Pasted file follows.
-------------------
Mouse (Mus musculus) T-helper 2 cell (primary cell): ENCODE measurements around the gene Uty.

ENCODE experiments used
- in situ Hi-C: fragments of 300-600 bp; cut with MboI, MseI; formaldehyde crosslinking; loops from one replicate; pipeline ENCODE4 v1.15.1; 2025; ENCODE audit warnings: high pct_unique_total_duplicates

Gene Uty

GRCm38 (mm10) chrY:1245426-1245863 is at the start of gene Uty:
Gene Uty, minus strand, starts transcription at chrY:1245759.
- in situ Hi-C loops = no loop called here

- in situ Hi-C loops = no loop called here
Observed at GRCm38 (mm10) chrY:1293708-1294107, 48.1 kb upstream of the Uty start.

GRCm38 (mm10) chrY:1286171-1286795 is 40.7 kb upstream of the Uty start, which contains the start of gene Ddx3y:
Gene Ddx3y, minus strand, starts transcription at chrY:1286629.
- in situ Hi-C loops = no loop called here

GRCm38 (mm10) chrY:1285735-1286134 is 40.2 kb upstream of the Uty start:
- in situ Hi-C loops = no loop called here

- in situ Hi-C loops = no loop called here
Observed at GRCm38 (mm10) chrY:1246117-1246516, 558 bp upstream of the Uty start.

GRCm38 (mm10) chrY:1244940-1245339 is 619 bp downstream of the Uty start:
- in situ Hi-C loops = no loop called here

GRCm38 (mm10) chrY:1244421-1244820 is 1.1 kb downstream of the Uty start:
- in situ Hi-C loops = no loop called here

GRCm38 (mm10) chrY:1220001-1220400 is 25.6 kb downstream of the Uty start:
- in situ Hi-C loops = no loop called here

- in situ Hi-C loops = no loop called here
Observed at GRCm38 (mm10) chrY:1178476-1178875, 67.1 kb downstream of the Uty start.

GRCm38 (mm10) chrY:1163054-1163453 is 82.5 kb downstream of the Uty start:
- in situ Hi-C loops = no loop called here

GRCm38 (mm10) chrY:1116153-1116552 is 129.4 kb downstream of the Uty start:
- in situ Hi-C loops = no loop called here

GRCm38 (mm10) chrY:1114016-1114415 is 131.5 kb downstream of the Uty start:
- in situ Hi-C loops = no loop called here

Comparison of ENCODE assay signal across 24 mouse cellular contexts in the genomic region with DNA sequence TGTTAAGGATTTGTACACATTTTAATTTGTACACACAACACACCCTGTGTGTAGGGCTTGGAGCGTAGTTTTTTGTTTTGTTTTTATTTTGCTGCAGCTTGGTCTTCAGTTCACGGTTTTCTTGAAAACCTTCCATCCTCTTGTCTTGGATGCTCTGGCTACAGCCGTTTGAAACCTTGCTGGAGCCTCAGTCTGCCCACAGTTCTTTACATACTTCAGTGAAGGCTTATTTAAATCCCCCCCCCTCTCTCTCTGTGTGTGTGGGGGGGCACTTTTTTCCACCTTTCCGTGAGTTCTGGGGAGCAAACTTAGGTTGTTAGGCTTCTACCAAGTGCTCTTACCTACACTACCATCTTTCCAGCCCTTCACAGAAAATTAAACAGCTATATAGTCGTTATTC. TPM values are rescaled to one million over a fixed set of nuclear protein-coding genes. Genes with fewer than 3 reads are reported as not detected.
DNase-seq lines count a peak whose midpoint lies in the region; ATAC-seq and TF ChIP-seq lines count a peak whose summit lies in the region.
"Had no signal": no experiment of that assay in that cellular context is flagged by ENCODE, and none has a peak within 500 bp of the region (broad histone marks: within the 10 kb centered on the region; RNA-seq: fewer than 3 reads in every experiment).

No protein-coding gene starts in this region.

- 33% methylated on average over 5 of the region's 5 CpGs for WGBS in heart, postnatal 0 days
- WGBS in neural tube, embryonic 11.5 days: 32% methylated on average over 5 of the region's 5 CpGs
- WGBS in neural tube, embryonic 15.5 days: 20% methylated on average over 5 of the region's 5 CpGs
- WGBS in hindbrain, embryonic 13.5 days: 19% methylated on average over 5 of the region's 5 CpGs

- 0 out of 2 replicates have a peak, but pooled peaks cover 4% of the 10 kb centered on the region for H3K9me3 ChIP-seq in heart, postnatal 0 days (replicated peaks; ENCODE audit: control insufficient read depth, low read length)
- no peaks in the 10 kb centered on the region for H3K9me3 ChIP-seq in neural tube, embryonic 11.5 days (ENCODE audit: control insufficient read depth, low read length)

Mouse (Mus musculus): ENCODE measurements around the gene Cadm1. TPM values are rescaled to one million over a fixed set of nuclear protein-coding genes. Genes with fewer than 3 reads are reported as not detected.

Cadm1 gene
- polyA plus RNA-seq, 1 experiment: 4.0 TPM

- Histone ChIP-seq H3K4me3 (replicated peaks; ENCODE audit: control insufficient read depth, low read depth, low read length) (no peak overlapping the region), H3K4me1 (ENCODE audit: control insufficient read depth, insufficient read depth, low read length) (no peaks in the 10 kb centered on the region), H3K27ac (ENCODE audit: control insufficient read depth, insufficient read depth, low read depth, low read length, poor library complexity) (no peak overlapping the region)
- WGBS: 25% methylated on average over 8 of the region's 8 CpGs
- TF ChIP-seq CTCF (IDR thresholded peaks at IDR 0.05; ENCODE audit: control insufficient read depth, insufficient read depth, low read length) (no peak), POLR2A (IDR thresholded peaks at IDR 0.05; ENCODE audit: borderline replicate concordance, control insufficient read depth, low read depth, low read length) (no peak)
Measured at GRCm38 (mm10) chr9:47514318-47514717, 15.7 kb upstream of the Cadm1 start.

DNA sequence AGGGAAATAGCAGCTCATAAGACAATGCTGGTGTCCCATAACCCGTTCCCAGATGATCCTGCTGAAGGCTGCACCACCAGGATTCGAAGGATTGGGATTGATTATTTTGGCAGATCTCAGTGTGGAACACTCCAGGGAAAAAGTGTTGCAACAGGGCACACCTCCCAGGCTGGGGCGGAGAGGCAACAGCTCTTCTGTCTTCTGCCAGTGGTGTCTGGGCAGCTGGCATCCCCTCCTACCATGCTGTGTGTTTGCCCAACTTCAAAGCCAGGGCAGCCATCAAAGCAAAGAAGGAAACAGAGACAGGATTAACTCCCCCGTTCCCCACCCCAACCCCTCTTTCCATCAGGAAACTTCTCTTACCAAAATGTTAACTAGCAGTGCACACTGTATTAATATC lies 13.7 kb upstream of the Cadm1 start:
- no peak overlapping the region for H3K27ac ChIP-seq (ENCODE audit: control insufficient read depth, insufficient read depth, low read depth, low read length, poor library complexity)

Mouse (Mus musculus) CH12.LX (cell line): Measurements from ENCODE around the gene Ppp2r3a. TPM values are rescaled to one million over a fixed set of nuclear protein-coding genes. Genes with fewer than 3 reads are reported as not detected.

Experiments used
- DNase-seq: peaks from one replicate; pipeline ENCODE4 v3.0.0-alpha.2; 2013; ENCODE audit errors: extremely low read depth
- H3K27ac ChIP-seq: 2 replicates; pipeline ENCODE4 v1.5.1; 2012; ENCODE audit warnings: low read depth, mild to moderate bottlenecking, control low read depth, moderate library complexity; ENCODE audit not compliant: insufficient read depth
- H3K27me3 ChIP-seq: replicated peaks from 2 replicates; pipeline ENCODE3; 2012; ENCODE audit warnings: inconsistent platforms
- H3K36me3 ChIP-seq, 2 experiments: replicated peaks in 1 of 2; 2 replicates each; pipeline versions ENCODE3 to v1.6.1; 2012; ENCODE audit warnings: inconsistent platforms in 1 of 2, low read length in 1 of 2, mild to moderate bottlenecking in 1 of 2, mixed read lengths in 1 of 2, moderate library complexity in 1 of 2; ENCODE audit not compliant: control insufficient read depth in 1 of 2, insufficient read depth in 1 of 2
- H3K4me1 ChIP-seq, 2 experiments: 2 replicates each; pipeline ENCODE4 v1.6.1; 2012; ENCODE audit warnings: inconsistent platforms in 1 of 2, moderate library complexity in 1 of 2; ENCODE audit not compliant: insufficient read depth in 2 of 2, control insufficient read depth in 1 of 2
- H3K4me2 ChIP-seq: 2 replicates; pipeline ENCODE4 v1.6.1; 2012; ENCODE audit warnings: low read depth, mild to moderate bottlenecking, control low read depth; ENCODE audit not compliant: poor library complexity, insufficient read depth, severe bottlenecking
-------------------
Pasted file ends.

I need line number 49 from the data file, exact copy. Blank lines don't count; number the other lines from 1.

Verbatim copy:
- no peak overlapping the region for H3K27ac ChIP-seq (ENCODE audit: control insufficient read depth, insufficient read depth, low read depth, low read length, poor library complexity)